Most companies are in a serious crisis. Some have seen a drop in revenue. Others have seen a dramatic increase of demand. In either case, this is time to reevaluate strategy.
The fact is, most companies should have reevaluated their strategy long before the crisis. The inertia of a growing economy and relatively easy growth created an environment that leaders were reluctant to change.
Well, guess what? Things have changed. That means now is the time to evaluate our strategies.
How do you adjust your business strategy? (These are concepts I’m organizing as I prepare to lead a Revenue...
The reason to buy a company is to take what you purchased and grow it. Unfortunately, what often happens is that companies let the customers of the companies they acquired slowly get picked off by the competition. Instead of growing the new base of customers, the new base dwindles away.
You can buy a business but you cannot acquire customers. Keeping customers requires trust. After an acquisition, that trust must be built.
When we buy something big, we all experience buyer’s remorse. It’s that moment of time where we are nervous that we made a bad decision. (You may have some buyer’s remorse on the company you bought!) At that moment, the sale is very vulnerable to cancelation.
The same thing happens to customers after an acquisition. The customers of the acquired company get acquisition remorse. They are nervous. The customers of the company you acquired are vulnerable.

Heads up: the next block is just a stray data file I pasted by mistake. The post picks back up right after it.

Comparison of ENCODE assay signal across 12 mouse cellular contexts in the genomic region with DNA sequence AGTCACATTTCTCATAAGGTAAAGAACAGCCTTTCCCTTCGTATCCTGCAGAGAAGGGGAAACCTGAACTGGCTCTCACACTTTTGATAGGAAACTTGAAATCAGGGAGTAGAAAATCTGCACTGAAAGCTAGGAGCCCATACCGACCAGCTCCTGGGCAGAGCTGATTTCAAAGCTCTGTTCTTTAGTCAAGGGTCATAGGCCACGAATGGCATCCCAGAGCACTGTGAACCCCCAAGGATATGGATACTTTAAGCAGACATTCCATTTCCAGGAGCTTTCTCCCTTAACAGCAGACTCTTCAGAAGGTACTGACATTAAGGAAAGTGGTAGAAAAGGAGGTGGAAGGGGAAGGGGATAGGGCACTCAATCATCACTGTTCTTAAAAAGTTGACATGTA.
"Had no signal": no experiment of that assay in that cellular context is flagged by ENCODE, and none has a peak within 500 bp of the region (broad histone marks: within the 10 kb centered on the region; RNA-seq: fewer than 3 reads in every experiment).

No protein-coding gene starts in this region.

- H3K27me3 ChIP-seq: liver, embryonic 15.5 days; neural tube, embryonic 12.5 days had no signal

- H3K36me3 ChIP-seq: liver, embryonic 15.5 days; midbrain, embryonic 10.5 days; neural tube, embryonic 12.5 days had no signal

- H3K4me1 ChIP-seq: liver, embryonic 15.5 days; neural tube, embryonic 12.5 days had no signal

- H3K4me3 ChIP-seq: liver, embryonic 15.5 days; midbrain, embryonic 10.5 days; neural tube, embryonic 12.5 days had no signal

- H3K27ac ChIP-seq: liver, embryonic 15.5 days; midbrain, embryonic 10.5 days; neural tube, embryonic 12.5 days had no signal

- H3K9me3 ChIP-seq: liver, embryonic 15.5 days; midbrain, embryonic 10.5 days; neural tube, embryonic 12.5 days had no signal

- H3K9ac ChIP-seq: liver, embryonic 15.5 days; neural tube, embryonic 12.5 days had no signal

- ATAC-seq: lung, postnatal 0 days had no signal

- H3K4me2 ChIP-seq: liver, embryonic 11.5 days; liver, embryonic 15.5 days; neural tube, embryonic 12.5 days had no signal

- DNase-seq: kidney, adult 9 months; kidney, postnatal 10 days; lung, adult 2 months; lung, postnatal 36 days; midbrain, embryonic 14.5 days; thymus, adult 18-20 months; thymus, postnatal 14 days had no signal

Sprint has provided my cellular service for over 10 years. Recently, T-Mobile acquired Sprint....
Every company wants to grow. At the end of the month, end of the quarter, and end of the year, we all look at our top-line revenue. How much did we grow?
What we need to be looking at is one level deeper. These are the the two drivers of revenue growth. Unfortunately, many companies do not look at these simple numbers.
What are the two two revenue metrics?
They come from the two sources of revenue. If you boil it all down, there are only two ways to grow revenue:
That’s it. The problem is that most companies tend to be good at one or the other. Some are good at landing new deals. Others are good at developing client relationships. Rarely do you find a company that has the processes in place to do both well.
Here’s why that’s important. If you can show modest growth in net-new business and cross-sell business, you can experience exponential revenue growth. (Download the...